Wordy Wednesday: Jim Henson’s The Storyteller

Created with http://www.wordle.net/
Created with Wordle

Jim Henson's The Storyteller HC

Title: Jim Henson’s The Storyteller Author: Various
Publisher: Archaia Entertainment Rating: 3star
Publication Date: 2013 Genre: Fantasy, Fairy Tales, Graphic Novels, Juvenile Fiction

Why Picked: NetGalley ARC

First Line:

When People told Themselves their past with stories, explained their present with stories, foretold the future with stories, the best place by the fire was kept for … The Storyteller.


Now in paperback! When people told themselves their past with stories, explained their present with stories, foretold the future with stories…the best place by the fire was kept for…The Storyteller! Archaia and The Jim Henson Company are proud to present all-new tales of fantastic wonder and extraordinary myth, as told from the tongue of The Storyteller and his loyal canine companion! [1]


I very much dislike writing reviews of anthologies becuase they generally tend toward the average since I love some stories and dislike others. However, when NetGalley had this one I felt compelled to ask for it since it is based on one of my favorite shows. I rarely buy TV shows but this is one series that I own and re-watch regularly.  Unlike the TV show, but much like most anthologies, this was up down in terms of quality. I think this is an art bias on my part. Mostly I loved the stories and the storytelling but the varied art was distracting. I have noticed this before in graphic novel anthologies.

Old Nick & The Peddler by Roger Langridge and Jordie Bellaine  – In this story we learn to be care of making deals and I fell in love with Katie Grey, the devil smasher. Sadly I was not a fan of the art choice here. This was the first inkling that the more “comicbook” art work is the less I like/enjoy it.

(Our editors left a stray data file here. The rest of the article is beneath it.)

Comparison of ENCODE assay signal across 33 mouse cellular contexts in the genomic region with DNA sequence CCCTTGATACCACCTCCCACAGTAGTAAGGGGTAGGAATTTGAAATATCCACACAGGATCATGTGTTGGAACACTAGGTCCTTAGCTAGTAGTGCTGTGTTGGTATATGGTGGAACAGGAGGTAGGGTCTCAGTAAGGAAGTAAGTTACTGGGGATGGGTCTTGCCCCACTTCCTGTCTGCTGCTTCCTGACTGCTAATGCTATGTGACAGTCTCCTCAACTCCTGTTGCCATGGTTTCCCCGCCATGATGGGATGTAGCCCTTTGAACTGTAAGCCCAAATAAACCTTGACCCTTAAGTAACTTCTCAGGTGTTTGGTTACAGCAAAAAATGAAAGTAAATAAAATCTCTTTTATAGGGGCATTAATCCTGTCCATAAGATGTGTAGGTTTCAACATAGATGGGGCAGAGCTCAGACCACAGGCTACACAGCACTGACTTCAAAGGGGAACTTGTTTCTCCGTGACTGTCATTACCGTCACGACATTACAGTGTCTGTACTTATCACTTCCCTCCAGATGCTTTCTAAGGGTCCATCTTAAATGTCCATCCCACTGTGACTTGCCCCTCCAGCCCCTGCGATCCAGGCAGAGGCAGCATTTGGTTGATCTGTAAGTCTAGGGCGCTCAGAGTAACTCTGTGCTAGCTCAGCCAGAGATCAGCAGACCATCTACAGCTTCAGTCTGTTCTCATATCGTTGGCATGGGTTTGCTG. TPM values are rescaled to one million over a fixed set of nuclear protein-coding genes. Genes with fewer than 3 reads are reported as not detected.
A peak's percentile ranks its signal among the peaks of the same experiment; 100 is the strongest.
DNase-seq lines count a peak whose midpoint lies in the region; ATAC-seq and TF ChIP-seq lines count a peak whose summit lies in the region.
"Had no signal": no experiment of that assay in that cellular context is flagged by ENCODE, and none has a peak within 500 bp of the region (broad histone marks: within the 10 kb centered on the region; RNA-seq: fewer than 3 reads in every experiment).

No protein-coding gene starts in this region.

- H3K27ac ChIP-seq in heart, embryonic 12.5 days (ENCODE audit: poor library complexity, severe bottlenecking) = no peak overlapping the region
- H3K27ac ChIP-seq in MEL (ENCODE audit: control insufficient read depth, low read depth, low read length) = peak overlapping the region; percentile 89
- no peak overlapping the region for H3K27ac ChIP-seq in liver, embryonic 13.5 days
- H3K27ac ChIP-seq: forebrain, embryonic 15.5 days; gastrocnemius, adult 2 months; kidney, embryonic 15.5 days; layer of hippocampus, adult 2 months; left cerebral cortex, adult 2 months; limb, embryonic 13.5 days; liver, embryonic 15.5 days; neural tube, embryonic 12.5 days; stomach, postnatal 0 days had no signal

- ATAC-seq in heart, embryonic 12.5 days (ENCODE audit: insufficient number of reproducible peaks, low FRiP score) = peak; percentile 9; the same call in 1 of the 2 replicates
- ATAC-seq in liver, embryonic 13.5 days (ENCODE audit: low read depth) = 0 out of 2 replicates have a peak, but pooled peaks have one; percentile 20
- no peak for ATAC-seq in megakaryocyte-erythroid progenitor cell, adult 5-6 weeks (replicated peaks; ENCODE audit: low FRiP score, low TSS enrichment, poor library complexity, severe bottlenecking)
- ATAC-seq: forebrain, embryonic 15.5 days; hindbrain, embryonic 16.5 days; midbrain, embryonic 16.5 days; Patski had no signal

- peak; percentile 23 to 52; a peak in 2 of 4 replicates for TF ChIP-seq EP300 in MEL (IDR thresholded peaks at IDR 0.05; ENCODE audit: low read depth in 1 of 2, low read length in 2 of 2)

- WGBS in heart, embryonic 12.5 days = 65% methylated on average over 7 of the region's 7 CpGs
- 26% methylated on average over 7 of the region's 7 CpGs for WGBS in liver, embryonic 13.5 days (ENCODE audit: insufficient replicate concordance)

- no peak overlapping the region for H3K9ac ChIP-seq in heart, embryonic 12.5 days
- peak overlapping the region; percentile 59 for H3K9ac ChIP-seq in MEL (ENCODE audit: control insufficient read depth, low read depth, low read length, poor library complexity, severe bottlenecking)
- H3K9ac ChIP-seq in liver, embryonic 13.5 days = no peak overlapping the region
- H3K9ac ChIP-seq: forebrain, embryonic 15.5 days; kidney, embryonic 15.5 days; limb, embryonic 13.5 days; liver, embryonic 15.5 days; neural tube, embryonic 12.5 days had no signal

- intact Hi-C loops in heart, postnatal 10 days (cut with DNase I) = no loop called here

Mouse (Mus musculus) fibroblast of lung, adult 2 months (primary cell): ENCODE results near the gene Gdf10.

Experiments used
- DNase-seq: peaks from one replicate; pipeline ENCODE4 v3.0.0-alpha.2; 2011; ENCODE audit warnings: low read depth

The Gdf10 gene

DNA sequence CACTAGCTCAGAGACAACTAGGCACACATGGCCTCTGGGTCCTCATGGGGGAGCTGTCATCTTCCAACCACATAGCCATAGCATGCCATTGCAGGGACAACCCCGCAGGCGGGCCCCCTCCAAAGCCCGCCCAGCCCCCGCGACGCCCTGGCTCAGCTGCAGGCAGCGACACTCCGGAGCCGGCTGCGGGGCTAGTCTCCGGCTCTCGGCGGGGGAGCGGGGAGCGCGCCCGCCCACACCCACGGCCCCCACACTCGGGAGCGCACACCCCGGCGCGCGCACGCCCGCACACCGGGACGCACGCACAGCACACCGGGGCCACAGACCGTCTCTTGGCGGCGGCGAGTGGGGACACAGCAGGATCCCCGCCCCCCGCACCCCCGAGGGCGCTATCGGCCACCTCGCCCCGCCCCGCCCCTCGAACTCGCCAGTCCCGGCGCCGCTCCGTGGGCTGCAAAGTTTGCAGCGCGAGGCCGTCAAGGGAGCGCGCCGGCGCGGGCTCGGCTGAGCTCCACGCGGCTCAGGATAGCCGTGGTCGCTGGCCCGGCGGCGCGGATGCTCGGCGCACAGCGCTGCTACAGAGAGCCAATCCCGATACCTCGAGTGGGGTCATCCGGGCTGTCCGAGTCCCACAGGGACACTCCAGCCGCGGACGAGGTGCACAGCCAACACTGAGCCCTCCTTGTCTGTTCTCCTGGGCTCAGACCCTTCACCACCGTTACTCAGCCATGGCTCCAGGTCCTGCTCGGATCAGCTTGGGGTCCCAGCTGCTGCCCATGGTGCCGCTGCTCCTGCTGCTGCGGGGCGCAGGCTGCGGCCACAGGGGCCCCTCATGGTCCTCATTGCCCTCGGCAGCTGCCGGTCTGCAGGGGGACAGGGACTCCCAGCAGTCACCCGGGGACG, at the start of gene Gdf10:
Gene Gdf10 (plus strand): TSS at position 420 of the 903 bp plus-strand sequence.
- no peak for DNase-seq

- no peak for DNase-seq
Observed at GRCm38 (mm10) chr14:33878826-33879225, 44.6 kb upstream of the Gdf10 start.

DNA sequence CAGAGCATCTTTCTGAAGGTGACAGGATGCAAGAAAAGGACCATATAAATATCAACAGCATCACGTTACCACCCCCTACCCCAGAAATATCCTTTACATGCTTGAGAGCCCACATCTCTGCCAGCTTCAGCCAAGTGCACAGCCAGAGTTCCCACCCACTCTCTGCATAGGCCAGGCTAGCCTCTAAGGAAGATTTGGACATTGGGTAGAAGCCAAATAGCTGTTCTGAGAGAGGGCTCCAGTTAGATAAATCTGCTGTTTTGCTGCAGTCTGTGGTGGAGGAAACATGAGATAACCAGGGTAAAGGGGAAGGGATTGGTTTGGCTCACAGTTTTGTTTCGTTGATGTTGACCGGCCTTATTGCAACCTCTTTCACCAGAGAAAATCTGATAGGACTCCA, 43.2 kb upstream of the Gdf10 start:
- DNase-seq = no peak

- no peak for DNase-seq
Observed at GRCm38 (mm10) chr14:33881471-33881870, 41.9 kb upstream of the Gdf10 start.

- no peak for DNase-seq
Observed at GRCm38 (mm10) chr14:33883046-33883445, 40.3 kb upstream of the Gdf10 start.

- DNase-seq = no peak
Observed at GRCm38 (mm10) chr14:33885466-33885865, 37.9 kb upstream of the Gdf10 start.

The Milkmaid & Her Pail by Colleen Coover – I enjoyed this one. Any story which includes pirate queens even if it is the daydream of the milkmaid is tops in my book.

An Agreement Between Friends by Chris Eliopoulos and Mike Maihack – I new story for me, I had never heard any origin stories of why dogs and cats do not get along. I enjoyed this one quite a bit. The artwork seemed a bit rough and unfinished to me.

Old Fire Dragaman by Jeff Parker and Tom Fowler – It’s a Jack tale. this dovetailed nicely with my other graphic novel reading, the Jack of Fables series. At the core Jack is an accidental hero and it is no different here. May one major issue here was the layout of the art. This made it difficult to read, but that may be an effect of reading the novel on the screen rather than in print.

Puss In Boots by Marjorie M. Liu and Jennifer L. Meyer – By far and away my favorite in the book. The art was beautiful and the story sweet. They were well matched and lovely together.

The Frog Who Became An Emperor by Paul Tobin and Evan Shaner – This was one of my least favorites. The art was choppy as was the story. I hate when stories, even fairy tales have inconsistencies or illogical jumps and this story had a few.

The Crane Wife by Katie Cook – One of the more famous Animal wife motif stories. The art seemed a muted manga style. I almost wished it had be a bit more bold to match the story better.

Momotaro The Peach Boy by Ron Marz and Craig Rousseau – I had heard this story before as my husband’s cousin used to tell it when he would return home from Japan where is was living. It is one of my girls favorite stories since it involved animals helping humans. Here is it presented in a completely story board kind of form. While interesting it was not the anthology’s most engaging story.

The Witch Baby Based on the unproduced Storyteller teleplay written by Anthony Minghella, Susan Kodieck and Anne Mountfield  and Adapted by Nate Cosby, Ronan Cliquet and Adam Street – Hands down my favorite story in the book. Not my favorite art but my favorite story. If you are a reader you will not that I am a fan of the dark fairy tale and the Russians have a lock on them. This one is brilliance. Add to that the inclusion of the early storyteller and the use of the tarot and I would love to have seen this one on the screen.